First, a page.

There is a genuine feel of a land fallen into decay as people are viciously claimed by something that could only have been seen as the wrath of god. There is a sense of hopelessness and a constant darkness that evokes the feeling of a time that has to be seen as one of the darkest in Europe’s history.

That Finch manages to capture this in just 22 pages is a testament to his skill as a writer. 

The last line though, sells the whole thing, and just keeps it within the realms of Spectral Press’ remit.”

Thanks to Tim for taking the time and trouble to write up a review!

Next up then is a rather spiffing review of Nowhere Hall, this time from the virtual pen of Glynn James (no relation to Tim, by the way!) and posted to his personal website. It’s another great write-up of a wonderful (and wondrous) tale by an equally wonderful writer – and Glynn provides food for thought in his last paragraph. If you want to know what he says about it, then please click here.


Spectral is already thinking about the future, 2014 to be precise. Eagle-eyed readers will have noticed two new additions to the publishing roster listed at the top right-hand corner of the home page – Rob Shearman and Angela Slatter. Both these fine writers are award-winning authors, and Spectral is very excited and pleased to be able to add them to the swelling ranks of great authors joining the imprint’s already fine roster. More details will follow in due course!

Abolisher of Roses review

If things had gone to plan I would now be waiting for a coach to Newcastle at the fine new coach-station in Milton Keynes, to begin the first leg of my journey to historic Melrose in the border country of Scotland. Unfortunately, the workshop I was meant to have given has been postponed until early next year, and it’s entirely due to legitimate and unforeseen circumstances. However, I shall not be wanting for things to do in lieu of that, as Spectral always demands a lot of my time and this has given me an opportunity to clear some of those items that need seeing to.

In the meantime, I shall point you in the direction of the latest review of Gary Fry’s Abolisher of Roses, written by David Hebblethwaite and posted on his Follow the Thread blog. Generally speaking David has liked what Spectral has put out, but he wasn’t so keen on this one. It’s by no means a negative review, though, and his conclusions are all down to personal taste on this one, I think. But judge for yourself: the review can be found here (it’s the second one down, after Hollis Hampton-Jones’ Comes the Night).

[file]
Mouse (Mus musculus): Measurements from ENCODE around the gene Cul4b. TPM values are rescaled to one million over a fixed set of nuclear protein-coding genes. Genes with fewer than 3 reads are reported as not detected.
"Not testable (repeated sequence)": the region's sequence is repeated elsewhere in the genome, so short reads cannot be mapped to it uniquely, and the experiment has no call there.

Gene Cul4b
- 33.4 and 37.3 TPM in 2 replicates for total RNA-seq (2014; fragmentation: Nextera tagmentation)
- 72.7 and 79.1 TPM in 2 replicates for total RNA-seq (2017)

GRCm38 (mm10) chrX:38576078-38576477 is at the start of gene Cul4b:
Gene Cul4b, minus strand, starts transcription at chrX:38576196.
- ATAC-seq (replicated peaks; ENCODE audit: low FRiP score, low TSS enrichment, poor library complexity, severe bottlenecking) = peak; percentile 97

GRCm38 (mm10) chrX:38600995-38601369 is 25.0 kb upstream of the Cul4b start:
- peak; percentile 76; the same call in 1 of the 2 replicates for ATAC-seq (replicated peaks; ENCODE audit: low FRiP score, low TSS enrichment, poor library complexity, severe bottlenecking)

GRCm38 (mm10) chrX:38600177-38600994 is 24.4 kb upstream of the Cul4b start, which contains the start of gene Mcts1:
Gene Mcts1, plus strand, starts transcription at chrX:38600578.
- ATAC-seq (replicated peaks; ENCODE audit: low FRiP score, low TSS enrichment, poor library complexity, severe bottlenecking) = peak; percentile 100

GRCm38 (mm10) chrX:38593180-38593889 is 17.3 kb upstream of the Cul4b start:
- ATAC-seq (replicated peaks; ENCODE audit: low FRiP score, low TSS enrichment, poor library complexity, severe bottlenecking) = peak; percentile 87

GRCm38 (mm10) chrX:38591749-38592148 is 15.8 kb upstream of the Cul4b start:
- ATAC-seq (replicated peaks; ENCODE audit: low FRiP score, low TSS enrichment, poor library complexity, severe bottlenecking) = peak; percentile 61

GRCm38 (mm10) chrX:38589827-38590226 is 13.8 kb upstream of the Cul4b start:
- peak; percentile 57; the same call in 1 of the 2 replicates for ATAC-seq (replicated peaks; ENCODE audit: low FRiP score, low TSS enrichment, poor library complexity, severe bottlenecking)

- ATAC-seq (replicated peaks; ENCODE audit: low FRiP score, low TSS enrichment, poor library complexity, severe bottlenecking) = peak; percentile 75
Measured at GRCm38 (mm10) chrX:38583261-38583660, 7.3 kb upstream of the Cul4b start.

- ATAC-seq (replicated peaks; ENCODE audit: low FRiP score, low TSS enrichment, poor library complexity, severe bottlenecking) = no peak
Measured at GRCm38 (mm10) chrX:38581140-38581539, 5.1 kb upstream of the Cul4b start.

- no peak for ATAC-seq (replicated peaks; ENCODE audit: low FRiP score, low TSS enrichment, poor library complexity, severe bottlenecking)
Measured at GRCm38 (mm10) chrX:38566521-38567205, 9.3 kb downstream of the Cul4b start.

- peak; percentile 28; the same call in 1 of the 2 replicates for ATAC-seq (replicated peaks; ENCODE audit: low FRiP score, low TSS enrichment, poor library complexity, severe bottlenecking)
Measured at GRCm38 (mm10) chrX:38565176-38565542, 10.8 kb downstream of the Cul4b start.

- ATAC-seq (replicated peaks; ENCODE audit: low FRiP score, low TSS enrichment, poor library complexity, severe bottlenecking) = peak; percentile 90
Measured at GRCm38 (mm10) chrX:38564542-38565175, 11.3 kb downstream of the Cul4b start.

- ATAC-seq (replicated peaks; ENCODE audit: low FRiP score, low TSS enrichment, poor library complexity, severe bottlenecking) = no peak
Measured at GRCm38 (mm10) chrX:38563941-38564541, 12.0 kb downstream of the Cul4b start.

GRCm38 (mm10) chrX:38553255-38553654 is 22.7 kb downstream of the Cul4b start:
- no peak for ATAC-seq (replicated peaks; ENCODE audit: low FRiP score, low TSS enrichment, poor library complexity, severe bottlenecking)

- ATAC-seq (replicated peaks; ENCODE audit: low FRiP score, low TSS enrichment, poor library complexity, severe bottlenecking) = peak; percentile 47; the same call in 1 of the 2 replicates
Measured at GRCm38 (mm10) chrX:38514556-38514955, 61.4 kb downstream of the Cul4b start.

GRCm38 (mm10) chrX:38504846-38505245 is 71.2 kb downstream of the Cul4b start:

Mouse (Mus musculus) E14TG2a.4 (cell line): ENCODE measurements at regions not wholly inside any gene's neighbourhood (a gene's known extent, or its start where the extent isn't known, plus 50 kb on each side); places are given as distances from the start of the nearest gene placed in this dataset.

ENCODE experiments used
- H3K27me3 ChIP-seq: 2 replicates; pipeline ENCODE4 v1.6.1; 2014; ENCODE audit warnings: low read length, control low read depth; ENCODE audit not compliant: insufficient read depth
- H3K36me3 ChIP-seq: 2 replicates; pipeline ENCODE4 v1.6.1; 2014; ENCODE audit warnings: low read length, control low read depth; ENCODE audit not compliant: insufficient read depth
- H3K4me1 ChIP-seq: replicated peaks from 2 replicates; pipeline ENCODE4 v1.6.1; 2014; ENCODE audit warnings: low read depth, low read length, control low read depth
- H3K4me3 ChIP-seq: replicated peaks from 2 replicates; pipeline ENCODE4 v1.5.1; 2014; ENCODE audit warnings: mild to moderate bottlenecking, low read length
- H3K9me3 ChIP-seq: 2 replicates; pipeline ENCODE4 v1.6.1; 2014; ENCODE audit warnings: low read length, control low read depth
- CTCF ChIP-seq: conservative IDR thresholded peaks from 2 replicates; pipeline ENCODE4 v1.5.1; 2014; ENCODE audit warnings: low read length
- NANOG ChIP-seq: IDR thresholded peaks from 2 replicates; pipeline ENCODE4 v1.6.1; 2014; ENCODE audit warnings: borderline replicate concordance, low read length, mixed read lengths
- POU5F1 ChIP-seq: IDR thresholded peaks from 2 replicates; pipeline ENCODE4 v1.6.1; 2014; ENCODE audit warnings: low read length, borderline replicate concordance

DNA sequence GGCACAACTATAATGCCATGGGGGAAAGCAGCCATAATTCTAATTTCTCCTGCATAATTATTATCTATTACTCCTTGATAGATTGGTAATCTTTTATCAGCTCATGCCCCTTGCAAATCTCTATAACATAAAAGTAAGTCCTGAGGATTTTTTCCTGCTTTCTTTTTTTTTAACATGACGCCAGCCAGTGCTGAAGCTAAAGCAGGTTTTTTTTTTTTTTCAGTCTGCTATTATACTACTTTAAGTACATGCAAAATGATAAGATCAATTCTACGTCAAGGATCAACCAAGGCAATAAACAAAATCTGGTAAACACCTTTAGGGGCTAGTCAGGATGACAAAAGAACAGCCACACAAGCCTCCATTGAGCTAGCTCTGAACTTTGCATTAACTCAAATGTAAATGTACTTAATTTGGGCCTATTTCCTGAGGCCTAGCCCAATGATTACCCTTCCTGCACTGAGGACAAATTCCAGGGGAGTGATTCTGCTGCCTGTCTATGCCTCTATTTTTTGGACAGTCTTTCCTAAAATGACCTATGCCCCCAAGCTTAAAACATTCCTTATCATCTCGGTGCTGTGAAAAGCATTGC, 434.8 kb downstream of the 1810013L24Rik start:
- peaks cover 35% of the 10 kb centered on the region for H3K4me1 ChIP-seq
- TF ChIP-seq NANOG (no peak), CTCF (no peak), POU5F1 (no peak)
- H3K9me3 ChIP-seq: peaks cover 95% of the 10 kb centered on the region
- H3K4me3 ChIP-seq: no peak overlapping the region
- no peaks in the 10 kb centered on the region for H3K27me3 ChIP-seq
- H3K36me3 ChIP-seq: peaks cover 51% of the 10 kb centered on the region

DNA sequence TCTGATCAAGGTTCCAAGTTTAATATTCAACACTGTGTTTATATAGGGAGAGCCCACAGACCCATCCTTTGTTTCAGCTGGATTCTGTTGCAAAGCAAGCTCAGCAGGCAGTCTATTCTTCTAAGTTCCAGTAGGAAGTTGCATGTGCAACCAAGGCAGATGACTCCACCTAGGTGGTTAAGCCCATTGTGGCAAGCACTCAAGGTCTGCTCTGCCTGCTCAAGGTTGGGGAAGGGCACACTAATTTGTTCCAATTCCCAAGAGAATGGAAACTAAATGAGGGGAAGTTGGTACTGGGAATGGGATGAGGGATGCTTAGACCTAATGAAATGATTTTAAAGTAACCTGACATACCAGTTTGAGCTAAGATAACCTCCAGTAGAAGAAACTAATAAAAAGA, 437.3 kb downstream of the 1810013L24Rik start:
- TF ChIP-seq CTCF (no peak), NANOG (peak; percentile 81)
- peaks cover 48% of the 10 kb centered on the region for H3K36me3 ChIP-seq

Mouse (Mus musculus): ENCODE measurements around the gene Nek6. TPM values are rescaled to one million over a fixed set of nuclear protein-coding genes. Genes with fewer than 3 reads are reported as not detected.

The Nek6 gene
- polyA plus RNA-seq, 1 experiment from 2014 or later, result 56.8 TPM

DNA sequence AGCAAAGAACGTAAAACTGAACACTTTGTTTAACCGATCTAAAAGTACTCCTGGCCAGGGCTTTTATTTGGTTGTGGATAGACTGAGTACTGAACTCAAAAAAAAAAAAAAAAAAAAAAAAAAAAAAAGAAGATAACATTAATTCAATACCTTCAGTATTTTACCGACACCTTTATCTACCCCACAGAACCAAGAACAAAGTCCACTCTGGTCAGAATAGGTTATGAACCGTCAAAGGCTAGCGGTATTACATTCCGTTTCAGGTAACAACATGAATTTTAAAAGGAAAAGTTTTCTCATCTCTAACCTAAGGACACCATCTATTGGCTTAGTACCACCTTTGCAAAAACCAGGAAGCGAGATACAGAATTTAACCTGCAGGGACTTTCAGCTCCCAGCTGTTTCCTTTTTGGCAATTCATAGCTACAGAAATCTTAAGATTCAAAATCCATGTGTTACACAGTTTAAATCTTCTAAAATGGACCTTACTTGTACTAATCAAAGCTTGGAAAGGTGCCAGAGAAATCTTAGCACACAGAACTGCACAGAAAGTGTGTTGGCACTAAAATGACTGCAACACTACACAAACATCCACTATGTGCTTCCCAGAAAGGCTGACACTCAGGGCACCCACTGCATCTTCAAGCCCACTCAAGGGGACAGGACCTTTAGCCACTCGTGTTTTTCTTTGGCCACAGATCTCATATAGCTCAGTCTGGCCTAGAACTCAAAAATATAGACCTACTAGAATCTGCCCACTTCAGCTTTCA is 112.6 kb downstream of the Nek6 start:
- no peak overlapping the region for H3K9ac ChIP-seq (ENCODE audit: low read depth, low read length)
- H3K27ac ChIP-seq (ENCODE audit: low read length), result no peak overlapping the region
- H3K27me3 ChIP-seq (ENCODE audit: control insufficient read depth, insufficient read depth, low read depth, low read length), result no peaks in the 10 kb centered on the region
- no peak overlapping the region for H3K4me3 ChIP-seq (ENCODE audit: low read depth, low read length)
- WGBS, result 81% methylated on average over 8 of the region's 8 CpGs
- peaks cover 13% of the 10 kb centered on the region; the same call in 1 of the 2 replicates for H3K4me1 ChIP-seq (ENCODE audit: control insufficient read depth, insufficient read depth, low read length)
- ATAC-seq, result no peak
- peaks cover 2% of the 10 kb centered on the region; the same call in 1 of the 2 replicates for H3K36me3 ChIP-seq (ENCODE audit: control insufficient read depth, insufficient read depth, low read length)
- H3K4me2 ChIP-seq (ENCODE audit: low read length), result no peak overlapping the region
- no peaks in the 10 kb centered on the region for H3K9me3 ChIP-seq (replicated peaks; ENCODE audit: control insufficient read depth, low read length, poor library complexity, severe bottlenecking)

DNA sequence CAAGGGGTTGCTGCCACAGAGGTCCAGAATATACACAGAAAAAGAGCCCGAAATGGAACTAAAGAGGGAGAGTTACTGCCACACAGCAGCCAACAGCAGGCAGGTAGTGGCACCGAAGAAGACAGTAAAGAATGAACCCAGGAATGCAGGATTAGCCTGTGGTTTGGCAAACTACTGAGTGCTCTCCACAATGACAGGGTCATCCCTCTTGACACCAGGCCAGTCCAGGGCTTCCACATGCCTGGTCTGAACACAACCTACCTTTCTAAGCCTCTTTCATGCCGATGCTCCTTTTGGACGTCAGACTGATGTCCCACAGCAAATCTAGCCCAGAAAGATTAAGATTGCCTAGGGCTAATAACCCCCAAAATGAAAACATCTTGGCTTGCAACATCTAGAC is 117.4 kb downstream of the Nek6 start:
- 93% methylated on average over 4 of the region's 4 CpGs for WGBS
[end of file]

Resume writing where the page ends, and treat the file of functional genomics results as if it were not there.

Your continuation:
Anyway, I’m off to send email reminders to people…. =)

First Nowhere Hall review!!

I’ve just arrived back from a jaunt to Liverpool, and one of the first things I see in my email inbox is a review from David Hebblethwaite of Spectral Volume III, Cate Gardner’s Nowhere Hall, and posted on his Follow the Thread blog. Although quite short, nevertheless it’s a very insightful, as well as a positive,write-up – you can read the review here (it’s the third book down, after book reviews of Jon Courtenay Grimwood and Jonathan Trigell).

Yet another Spectral Volume I review…

Here’s another great review from David Hebblethwaite, as posted on his Follow the Thread blog. Here’s what he had to say about What They Hear in the Dark and Spectral Press (this follows two short reviews of current Nightjar Press titles):


Coincidentally, there’s a couple with a new house and a relationship under strain in Spectral Press’s first title,‘What They Hear in the Dark’by Gary McMahon. Rob and Becky are renovating a house whilst still coming to terms with the death of their son Eddie, and find a strange room which, according to the plans, shouldn’t be there. They call it the Quiet Room, because it seems to absorb all sound.

There is, of course, something mysterious about the Quiet Room, but McMahon’s ultimate focus is less that than the characters of Rob  and Becky. What impresses me most about the story is what’s going on beneath the words and imagery, the way that the Quiet Room comes to embody the couple’s different responses to Eddie’s death — for Becky, the silence is comforting, as she feels it brings her closer to Eddie; for Rob, the Quiet Room is a place of fear, caused by his search for a deeper explanation for his son’s death than the one Becky has accepted. These conflicting views come to reflect the wider tensions in the couple’s relationship, making for a nice balance between character and atmosphere. McMahon’s story is a good start for Spectral Press; I’ll be keeping an eye on what they do in the future.


I couldn’t have wished for a better start for the imprint – copies of this are going fast, so secure yours today!